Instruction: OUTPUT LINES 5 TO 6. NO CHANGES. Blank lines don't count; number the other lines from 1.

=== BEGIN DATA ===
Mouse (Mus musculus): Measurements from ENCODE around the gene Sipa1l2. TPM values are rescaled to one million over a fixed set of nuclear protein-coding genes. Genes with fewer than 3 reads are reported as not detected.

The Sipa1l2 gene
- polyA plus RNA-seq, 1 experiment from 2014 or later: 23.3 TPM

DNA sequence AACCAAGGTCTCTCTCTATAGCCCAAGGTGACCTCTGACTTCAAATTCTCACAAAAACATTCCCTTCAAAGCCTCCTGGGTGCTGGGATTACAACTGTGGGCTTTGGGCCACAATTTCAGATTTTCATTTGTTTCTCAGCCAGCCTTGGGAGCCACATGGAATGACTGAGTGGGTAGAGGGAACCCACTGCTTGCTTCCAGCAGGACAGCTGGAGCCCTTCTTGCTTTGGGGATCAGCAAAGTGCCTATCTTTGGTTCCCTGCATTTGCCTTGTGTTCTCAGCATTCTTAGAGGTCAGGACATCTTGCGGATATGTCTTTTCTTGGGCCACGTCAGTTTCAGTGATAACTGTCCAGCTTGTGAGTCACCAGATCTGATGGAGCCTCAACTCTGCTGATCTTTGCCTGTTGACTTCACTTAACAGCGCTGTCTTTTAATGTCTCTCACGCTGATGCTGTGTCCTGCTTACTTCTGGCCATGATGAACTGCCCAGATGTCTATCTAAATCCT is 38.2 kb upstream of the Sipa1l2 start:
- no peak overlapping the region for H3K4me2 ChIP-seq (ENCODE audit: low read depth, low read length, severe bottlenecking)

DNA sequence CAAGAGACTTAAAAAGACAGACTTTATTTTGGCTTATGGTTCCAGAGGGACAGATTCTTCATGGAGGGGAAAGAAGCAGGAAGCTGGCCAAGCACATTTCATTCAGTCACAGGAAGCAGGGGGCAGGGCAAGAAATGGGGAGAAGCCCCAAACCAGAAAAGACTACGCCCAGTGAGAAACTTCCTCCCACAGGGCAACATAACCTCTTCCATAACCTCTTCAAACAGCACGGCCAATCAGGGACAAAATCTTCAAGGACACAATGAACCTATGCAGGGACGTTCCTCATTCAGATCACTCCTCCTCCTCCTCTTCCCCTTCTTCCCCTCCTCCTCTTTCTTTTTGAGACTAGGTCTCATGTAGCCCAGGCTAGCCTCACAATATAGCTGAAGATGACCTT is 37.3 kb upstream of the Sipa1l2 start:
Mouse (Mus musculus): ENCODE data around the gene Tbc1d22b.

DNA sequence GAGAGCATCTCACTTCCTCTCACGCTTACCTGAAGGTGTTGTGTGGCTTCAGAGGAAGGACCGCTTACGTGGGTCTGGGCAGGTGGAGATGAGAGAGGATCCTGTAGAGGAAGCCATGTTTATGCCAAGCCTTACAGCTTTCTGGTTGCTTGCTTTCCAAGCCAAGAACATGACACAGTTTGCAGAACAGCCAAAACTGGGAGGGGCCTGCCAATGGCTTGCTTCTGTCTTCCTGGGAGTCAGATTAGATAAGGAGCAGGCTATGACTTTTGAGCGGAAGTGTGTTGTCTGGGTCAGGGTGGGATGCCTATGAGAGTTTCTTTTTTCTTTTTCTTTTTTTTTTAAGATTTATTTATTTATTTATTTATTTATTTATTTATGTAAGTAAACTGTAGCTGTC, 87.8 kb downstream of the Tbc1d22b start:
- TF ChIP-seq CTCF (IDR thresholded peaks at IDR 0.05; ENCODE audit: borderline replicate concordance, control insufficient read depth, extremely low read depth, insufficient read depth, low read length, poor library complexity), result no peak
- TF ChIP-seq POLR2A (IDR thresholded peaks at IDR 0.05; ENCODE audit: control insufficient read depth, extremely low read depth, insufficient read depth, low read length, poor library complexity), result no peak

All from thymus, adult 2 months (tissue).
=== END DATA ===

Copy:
- no peak overlapping the region for H3K4me2 ChIP-seq (ENCODE audit: low read depth, low read length, severe bottlenecking)

DNA sequence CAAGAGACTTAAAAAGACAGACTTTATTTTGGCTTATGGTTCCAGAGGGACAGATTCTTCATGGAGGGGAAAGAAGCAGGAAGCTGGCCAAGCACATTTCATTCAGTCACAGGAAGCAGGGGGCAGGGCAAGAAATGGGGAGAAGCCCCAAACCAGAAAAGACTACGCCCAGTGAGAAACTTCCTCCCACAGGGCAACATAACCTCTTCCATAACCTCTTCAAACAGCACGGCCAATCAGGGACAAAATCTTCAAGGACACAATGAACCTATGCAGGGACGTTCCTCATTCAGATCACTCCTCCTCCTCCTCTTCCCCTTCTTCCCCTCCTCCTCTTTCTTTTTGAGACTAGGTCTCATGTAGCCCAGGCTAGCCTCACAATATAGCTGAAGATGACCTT is 37.3 kb upstream of the Sipa1l2 start: